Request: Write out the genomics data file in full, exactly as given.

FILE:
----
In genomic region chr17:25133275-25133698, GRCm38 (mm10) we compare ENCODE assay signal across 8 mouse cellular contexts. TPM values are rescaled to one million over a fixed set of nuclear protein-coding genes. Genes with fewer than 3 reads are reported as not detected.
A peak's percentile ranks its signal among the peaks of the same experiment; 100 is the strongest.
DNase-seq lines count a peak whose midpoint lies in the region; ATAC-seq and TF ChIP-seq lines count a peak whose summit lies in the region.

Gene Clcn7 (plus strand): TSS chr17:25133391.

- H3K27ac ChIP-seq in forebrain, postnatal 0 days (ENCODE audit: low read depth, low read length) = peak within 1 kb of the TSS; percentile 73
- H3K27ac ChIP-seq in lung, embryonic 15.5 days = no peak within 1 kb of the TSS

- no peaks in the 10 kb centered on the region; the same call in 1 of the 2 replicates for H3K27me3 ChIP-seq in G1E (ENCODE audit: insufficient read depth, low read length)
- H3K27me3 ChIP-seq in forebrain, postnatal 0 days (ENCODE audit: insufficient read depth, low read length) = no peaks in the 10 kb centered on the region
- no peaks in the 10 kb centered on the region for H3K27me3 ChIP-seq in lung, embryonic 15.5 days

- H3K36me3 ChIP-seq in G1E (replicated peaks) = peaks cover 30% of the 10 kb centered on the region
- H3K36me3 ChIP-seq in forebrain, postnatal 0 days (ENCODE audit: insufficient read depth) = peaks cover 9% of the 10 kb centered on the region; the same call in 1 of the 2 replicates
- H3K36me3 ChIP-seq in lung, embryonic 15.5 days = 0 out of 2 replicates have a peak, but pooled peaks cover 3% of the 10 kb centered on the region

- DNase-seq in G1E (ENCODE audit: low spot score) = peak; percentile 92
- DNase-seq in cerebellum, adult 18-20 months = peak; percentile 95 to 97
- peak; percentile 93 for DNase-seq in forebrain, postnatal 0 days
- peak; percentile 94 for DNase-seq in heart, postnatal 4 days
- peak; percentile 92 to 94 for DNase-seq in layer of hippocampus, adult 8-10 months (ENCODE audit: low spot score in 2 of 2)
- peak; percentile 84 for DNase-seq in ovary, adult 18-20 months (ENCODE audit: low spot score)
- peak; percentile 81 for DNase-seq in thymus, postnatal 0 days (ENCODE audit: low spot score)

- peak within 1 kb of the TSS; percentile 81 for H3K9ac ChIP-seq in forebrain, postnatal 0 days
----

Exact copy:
In genomic region chr17:25133275-25133698, GRCm38 (mm10) we compare ENCODE assay signal across 8 mouse cellular contexts. TPM values are rescaled to one million over a fixed set of nuclear protein-coding genes. Genes with fewer than 3 reads are reported as not detected.
A peak's percentile ranks its signal among the peaks of the same experiment; 100 is the strongest.
DNase-seq lines count a peak whose midpoint lies in the region; ATAC-seq and TF ChIP-seq lines count a peak whose summit lies in the region.

Gene Clcn7 (plus strand): TSS chr17:25133391.

- H3K27ac ChIP-seq in forebrain, postnatal 0 days (ENCODE audit: low read depth, low read length) = peak within 1 kb of the TSS; percentile 73
- H3K27ac ChIP-seq in lung, embryonic 15.5 days = no peak within 1 kb of the TSS

- no peaks in the 10 kb centered on the region; the same call in 1 of the 2 replicates for H3K27me3 ChIP-seq in G1E (ENCODE audit: insufficient read depth, low read length)
- H3K27me3 ChIP-seq in forebrain, postnatal 0 days (ENCODE audit: insufficient read depth, low read length) = no peaks in the 10 kb centered on the region
- no peaks in the 10 kb centered on the region for H3K27me3 ChIP-seq in lung, embryonic 15.5 days

- H3K36me3 ChIP-seq in G1E (replicated peaks) = peaks cover 30% of the 10 kb centered on the region
- H3K36me3 ChIP-seq in forebrain, postnatal 0 days (ENCODE audit: insufficient read depth) = peaks cover 9% of the 10 kb centered on the region; the same call in 1 of the 2 replicates
- H3K36me3 ChIP-seq in lung, embryonic 15.5 days = 0 out of 2 replicates have a peak, but pooled peaks cover 3% of the 10 kb centered on the region

- DNase-seq in G1E (ENCODE audit: low spot score) = peak; percentile 92
- DNase-seq in cerebellum, adult 18-20 months = peak; percentile 95 to 97
- peak; percentile 93 for DNase-seq in forebrain, postnatal 0 days
- peak; percentile 94 for DNase-seq in heart, postnatal 4 days
- peak; percentile 92 to 94 for DNase-seq in layer of hippocampus, adult 8-10 months (ENCODE audit: low spot score in 2 of 2)
- peak; percentile 84 for DNase-seq in ovary, adult 18-20 months (ENCODE audit: low spot score)
- peak; percentile 81 for DNase-seq in thymus, postnatal 0 days (ENCODE audit: low spot score)

- peak within 1 kb of the TSS; percentile 81 for H3K9ac ChIP-seq in forebrain, postnatal 0 days